Throwing down the philosophical gauntlet at Hodgson

In Uncategorized on February 9, 2010 by ariew

I’d like to pick up a theme in Jenny’s last post.

It is hard for me to learn what I should from Hodgson’s paper.  The fallacies come too thick and thin.  On the good side there’s a lot for philosophy students to sink their teeth into.  The challenge for Randy is to make sure that the conversation does not go too deep into Hodgson’s simple errors.  I fear a mutiny!

Here’s just one example.  Hodgson shows where Alex Rosenberg contradicts himself about the scope of evolutionary theory.  So?  Separate people from propositions.  The question is whether an application of evolutionary theory provides any useful insights to economic activities among humans.  The substantive question goes untouched by one person’s contradictory statements.  Nevertheless, there is no contradiction in the substance of Rosenberg’s claims.  Distinguish A) “Darwinian theory is a remarkably inappropriate…theoretical framework for economic theory.”  B) “Evolutionary theory describes a mechanism…that operates everywhere and always throughout the universe.”  Where’s the contradiction?  A and B have different consequences.  To see, think of the theory of general relativity.  It may be true everywhere and always but that fact says nothing about economic activity.  Same for Rosenberg: evolutionary mechanisms might be true and everywhere but irrelevant to the subject matter of economics.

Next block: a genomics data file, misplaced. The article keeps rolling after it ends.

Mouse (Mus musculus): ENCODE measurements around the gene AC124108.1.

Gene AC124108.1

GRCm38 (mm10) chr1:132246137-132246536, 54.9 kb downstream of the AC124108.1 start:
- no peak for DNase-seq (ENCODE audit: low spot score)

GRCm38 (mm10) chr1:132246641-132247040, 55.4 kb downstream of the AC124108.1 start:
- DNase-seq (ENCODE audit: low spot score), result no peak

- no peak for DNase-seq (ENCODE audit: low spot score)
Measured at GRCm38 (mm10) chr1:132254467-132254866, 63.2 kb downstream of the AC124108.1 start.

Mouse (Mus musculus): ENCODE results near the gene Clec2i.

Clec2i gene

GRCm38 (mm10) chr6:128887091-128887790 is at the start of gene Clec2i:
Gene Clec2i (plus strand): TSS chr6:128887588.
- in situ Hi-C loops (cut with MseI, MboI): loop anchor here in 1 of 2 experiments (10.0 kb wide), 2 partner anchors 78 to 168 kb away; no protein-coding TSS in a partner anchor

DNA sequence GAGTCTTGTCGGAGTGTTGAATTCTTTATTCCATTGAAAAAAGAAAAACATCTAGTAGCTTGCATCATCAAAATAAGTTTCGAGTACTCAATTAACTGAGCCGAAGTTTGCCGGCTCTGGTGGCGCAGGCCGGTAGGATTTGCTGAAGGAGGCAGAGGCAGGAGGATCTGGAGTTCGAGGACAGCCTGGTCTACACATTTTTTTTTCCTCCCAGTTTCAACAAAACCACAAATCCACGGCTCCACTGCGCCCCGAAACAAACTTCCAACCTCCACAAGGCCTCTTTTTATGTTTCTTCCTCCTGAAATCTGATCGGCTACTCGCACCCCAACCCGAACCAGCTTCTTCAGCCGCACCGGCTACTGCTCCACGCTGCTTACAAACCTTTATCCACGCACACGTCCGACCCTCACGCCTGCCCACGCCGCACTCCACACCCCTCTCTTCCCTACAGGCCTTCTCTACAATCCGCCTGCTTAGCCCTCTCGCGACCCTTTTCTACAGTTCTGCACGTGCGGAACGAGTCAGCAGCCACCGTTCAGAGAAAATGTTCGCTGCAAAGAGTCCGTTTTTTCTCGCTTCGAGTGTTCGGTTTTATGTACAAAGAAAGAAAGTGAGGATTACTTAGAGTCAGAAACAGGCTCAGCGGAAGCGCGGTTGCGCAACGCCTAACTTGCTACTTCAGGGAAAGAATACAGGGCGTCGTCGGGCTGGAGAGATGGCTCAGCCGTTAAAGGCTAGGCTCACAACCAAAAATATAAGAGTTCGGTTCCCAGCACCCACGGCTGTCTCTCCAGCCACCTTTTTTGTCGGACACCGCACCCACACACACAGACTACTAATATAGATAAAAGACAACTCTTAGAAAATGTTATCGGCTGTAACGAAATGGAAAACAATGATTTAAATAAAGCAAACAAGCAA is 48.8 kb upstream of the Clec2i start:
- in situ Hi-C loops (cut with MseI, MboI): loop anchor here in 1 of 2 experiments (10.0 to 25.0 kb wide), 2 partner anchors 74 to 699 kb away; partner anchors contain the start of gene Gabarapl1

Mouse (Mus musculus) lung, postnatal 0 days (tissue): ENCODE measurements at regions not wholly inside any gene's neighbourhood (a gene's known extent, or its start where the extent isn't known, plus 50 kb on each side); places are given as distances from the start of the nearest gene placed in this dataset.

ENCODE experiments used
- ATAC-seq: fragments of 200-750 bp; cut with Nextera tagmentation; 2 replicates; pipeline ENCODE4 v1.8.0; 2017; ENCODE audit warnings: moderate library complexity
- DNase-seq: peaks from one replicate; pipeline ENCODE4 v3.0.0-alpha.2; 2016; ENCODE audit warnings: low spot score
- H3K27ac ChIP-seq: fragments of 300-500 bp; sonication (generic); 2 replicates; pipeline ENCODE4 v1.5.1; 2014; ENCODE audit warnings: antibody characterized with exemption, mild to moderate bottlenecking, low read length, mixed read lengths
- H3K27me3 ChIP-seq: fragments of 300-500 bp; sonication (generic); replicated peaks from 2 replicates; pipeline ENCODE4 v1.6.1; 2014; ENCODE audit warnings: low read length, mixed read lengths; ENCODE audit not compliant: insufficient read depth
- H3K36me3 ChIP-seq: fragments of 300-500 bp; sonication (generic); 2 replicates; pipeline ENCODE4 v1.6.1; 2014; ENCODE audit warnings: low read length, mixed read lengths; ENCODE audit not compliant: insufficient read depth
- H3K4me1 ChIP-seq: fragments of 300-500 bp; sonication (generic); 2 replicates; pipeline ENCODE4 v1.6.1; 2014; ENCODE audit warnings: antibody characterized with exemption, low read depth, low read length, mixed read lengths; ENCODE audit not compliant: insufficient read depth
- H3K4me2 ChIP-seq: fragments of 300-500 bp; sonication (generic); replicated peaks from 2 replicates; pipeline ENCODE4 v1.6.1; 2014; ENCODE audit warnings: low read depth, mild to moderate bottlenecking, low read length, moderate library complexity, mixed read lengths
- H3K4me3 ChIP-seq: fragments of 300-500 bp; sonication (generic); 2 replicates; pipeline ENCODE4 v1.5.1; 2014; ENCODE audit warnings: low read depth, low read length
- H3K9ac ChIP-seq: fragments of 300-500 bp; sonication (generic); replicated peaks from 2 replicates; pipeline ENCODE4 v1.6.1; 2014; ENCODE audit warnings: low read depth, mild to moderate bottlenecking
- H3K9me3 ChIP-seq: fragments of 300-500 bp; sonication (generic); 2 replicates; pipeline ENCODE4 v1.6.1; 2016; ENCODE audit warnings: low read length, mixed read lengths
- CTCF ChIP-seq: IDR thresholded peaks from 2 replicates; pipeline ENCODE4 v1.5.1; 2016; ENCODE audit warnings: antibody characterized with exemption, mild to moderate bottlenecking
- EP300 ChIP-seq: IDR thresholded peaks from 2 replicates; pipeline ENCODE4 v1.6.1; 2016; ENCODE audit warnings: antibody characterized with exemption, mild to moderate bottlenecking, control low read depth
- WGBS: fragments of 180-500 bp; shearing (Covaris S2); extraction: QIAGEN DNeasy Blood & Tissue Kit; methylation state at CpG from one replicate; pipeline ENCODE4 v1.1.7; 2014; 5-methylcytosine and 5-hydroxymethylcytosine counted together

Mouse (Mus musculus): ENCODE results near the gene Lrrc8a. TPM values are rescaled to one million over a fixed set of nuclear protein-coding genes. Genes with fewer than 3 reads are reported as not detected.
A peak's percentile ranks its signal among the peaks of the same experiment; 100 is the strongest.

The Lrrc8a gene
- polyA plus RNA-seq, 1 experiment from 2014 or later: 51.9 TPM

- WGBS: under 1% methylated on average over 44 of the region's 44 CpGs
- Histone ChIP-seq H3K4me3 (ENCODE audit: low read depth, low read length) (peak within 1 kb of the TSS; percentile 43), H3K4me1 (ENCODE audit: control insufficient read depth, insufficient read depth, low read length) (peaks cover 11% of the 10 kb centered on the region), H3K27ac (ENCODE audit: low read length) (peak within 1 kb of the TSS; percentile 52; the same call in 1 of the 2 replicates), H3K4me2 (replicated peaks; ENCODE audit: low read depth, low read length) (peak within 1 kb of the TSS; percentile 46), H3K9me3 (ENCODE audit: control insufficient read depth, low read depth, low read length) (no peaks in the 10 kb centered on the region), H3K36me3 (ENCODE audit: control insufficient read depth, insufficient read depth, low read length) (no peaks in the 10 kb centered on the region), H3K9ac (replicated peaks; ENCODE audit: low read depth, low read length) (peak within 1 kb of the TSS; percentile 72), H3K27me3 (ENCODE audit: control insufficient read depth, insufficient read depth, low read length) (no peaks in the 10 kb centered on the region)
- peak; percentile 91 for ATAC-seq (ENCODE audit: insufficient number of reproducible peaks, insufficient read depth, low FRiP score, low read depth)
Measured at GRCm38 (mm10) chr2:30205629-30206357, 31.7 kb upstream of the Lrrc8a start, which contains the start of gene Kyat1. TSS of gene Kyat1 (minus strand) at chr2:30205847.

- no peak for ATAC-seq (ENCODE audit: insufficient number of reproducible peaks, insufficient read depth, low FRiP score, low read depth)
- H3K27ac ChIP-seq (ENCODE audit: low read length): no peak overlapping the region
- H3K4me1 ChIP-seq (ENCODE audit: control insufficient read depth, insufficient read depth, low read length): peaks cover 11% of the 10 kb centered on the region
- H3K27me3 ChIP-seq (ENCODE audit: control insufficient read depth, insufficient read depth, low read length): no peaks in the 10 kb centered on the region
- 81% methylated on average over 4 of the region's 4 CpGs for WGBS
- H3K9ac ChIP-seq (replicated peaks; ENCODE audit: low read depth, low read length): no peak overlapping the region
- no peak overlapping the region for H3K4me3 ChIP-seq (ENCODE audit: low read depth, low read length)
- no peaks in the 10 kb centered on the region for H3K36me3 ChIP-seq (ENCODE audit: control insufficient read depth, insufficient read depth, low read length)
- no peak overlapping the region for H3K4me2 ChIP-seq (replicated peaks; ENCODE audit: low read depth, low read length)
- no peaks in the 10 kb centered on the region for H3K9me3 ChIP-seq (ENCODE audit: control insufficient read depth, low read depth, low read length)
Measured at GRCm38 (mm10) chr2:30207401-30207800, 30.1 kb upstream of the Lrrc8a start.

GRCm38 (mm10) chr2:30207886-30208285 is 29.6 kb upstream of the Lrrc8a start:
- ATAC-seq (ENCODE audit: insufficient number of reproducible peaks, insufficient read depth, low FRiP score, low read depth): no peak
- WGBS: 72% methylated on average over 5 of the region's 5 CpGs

The reason why I worry about Randy’s challenge is that Hodgson’s errors are so basic and numerous that a class of philosophers might be too distracted to get much out of it.

For more substance, we might ask what’s an “analogy”?  Hodgson doesn’t say much even though the (informal) logic of analogies is well known (even to PHL 101 students!).  So, for philosophy students: how could the logic of analogies help give us a grasp on what to make of the analogy between economic activity and evolutionary processes.  If you want to peek at what I think, see here. (The paper appears in (2009) M. O’Brien and S. Shennan (eds.), Innovation in Cultural Systems: Contributions from Evolutionary Anthropology (Vienna Series in Theoretical Biology) . MIT Press.)


3 Responses to “Throwing down the philosophical gauntlet at Hodgson”

  1. “Separate people from propositions.”

    Agreed. This needs to happen a more than one level. What does Hodgson say about what others have said in the scientific conversation? (Remembering that he has his own perceptual and analytic biases) Take that as given, for the moment. How does the content of the proposition (valid or not) enter OUR conversation? Eventually, we will treat Hodgson as a good source or not — distinct from the propositions. As André warns, getting caught up in Hodgson’s choices ( sorry…) and interpretations is something of a trap.

    “The reason why I worry about Randy’s challenge is that Hodgson’s errors are so basic and numerous that a class of philosophers might be too distracted to get much out of it.”